Click here to make a donation to the Alberta Sports Hall of Fame.
Editor’s note: John is an Alberta Hall of Fame member, inducted in 1988 with the Bell Memorial Award for media excellence.
Todayville has a many stories about the inductees over the past few years. Since 2017, we have produced a video of each inductee. Click here to find some amazing stories.
Alberta premier to outline more support for business during COVID health restrictions
EDMONTON — Alberta Premier Jason Kenney is to speak this morning on providing more support to businesses during the COVID-19 pandemic.
Kenney promised more aid last week after his government introduced a new round of restrictions to reduce the spread of the novel coronavirus.
Retailers are limited to 15 per cent customer capacity and restaurants can only offer takeout or curbside service, although patios remain open.
The Opposition NDP says Kenney’s government has failed for a year to properly manage economic supports, saying the money is always too little, too late.
Kenney faces opposition from some quarters — even within his own caucus — to ease up on public-health measures even as the province is recording more than 1,000 new COVID-19 cases a day.
He says restrictions on public gatherings need to be in place a bit longer until vaccination rates reach critical mass.
This report by The Canadian Press was first published April 13, 2021
The Canadian Press
Positive COVID-19 tests at world men's curling championship deemed “false positives”
CALGARY — The four positive COVID-19 tests that interrupted the men’s world curling championship are considered “false positives” from potentially contaminated samples, according to the World Curling Federation.
The men’s championship concluded late Sunday night with Sweden’s Niklas Edin winning a record fifth world men’s title.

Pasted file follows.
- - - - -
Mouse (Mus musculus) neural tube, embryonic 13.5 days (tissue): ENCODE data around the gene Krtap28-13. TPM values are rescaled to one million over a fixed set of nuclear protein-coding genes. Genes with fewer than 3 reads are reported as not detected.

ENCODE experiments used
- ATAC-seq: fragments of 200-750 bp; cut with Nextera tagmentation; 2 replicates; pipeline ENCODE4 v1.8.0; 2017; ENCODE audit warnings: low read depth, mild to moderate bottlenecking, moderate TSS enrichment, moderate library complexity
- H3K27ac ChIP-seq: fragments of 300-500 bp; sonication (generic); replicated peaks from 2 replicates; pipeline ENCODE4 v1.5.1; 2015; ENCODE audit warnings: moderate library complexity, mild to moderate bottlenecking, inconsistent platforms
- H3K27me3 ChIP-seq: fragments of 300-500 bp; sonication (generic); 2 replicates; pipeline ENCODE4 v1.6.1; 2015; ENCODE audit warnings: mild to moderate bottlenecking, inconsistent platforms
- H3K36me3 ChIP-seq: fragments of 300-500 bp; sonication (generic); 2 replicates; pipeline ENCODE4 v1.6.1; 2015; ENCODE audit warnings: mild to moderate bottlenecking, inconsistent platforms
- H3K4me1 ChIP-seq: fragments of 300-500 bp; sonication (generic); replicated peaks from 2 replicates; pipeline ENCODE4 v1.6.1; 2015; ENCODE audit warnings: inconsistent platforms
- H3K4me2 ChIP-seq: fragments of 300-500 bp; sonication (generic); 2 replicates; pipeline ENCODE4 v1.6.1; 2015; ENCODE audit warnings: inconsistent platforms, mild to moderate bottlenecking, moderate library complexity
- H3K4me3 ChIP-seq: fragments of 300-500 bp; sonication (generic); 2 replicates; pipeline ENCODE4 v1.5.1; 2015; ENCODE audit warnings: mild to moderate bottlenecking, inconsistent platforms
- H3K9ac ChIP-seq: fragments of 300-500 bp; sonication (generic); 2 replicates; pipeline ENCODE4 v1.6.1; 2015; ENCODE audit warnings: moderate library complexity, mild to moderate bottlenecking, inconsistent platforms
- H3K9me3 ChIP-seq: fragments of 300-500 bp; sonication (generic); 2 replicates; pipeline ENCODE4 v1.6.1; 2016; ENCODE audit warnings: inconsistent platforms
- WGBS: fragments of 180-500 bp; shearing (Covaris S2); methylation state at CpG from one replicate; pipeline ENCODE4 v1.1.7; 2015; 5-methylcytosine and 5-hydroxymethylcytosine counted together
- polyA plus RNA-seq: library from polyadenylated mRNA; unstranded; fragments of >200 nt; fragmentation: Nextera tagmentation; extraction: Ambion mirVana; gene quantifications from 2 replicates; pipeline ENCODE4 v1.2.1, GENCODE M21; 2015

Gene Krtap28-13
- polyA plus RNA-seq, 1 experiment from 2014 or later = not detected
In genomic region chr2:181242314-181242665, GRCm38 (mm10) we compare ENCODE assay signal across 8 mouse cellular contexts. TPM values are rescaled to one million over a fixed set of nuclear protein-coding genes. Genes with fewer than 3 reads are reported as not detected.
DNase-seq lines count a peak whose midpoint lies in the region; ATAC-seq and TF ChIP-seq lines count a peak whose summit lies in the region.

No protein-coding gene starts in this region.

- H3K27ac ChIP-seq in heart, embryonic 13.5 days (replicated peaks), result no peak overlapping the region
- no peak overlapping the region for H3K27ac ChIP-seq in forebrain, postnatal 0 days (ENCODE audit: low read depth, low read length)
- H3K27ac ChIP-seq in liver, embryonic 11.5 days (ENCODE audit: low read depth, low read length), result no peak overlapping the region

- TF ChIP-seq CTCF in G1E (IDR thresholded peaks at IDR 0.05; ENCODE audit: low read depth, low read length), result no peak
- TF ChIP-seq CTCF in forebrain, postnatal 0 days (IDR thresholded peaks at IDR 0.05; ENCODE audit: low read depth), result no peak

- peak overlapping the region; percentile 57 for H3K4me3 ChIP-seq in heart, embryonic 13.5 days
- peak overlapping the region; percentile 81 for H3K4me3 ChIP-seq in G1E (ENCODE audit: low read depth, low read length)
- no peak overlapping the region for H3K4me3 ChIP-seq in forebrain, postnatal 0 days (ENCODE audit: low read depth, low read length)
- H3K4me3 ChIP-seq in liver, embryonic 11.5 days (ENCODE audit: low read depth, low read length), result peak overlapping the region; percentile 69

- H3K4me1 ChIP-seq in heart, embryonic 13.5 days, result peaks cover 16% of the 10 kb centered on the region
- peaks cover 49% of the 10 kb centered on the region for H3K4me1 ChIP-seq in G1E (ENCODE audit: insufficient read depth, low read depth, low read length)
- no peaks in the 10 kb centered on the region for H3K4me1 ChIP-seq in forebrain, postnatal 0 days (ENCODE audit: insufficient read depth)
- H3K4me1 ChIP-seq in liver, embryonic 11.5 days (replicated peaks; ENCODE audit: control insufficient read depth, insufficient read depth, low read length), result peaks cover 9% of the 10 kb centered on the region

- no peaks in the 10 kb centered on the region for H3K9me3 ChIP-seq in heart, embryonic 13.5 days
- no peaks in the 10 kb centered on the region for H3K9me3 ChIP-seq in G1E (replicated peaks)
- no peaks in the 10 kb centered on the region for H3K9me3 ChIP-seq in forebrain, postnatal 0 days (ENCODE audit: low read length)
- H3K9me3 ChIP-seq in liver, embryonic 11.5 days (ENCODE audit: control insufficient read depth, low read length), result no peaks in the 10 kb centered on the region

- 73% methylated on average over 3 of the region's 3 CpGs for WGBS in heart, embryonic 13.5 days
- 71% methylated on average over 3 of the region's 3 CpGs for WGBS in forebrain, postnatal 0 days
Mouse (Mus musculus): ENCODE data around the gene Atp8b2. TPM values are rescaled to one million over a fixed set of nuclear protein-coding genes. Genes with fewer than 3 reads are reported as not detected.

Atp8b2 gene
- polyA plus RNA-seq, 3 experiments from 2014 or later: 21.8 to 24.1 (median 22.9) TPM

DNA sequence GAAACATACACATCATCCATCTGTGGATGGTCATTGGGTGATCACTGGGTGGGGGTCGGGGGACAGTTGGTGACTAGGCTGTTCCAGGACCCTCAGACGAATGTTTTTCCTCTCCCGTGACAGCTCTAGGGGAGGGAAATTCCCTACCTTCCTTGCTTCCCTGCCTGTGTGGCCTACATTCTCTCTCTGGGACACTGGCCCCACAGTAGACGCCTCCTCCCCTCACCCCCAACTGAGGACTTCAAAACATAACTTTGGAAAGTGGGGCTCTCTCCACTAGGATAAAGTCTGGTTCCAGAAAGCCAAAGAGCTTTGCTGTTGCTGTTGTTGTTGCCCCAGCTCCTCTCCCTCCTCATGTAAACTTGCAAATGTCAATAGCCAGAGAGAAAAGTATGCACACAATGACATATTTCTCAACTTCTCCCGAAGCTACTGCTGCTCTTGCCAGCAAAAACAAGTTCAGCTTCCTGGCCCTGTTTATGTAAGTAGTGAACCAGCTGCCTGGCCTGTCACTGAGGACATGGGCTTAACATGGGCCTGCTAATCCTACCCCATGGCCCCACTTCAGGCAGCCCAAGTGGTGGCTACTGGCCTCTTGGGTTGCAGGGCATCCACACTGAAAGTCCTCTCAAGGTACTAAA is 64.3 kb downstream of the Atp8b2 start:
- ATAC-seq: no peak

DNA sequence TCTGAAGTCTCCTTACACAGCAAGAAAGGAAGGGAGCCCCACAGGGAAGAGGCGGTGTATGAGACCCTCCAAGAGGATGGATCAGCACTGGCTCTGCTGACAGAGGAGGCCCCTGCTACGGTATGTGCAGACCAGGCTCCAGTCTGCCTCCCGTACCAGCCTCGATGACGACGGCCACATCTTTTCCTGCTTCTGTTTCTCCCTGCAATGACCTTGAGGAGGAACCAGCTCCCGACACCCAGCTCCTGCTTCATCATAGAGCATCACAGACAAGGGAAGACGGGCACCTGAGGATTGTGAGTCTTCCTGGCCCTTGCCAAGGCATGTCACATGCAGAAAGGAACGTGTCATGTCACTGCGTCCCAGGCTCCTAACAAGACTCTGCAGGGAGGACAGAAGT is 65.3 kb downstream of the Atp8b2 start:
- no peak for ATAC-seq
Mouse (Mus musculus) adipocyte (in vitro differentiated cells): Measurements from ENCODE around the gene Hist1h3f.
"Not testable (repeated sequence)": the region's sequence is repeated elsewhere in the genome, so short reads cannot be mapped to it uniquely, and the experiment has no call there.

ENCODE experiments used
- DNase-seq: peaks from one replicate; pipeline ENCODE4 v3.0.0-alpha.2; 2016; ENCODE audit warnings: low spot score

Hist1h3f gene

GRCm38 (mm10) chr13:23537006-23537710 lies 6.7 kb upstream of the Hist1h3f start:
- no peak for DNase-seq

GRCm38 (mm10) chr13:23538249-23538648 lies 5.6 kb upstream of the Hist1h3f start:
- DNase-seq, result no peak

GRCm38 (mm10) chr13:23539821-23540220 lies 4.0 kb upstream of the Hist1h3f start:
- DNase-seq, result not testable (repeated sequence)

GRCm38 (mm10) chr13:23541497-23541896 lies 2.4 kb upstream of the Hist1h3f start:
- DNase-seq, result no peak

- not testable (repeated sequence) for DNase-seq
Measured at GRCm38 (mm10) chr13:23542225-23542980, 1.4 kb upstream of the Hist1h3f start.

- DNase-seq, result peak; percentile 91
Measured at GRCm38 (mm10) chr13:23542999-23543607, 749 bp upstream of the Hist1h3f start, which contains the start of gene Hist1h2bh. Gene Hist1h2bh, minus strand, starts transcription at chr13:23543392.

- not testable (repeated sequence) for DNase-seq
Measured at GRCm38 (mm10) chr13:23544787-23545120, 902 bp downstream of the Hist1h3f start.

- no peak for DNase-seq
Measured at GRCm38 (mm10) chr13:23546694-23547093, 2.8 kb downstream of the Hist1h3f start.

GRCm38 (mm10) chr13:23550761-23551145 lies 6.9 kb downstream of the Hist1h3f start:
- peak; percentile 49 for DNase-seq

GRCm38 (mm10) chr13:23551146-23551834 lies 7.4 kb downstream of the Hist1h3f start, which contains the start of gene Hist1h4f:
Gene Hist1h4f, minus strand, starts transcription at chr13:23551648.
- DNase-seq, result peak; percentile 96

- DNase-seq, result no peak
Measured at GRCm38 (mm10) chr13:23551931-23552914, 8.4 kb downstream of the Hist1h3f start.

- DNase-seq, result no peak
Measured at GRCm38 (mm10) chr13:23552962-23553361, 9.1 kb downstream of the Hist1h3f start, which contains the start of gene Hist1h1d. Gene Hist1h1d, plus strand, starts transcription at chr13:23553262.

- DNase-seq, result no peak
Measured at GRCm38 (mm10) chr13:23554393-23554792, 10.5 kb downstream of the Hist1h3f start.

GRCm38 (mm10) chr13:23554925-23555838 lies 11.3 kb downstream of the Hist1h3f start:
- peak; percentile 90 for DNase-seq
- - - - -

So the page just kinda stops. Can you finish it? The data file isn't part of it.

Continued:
No games were played Saturday because four participants, including one from a playoff team, tested positive for the virus in “exit” tests before leaving Calgary’s curling bubble.
None had symptoms of the illness.
All have tested negative in multiple re-tests since then, the WCF said Monday in a statement. All tests were conducted via PCR throat swabs.
“According to Alberta Health, PCR testing remains the gold standard for COVID-19 testing,” the WCF said. “Very rarely, there are occurrences through sampling or testing processes when samples may become contaminated and a false positive may result.
“Following an investigation over the weekend, it appears that this may have occurred in this case and follow-up testing was undertaken.”
All athletes and personnel considered close contacts of the four underwent testing Saturday with all results negative.
Every playoff team member was tested before and after each game Sunday with those results also negative, the WCF said. Hotel staff were also tested Sunday and cleared.
“With the original four positive test results now deemed as false positives, the integrity of the Calgary bubble remains intact,” the WCF declared.
“The change also allows international athletes who were considered close contacts, and who would have had to remain in isolation in Calgary for 14 days, will now be able to depart Calgary.”
The fifth of seven events in Calgary’s curling hub, the Humpty’s Champions Cup, gets underway Thursday.
This report by The Canadian Press was first published April 12, 2021.
The Canadian Press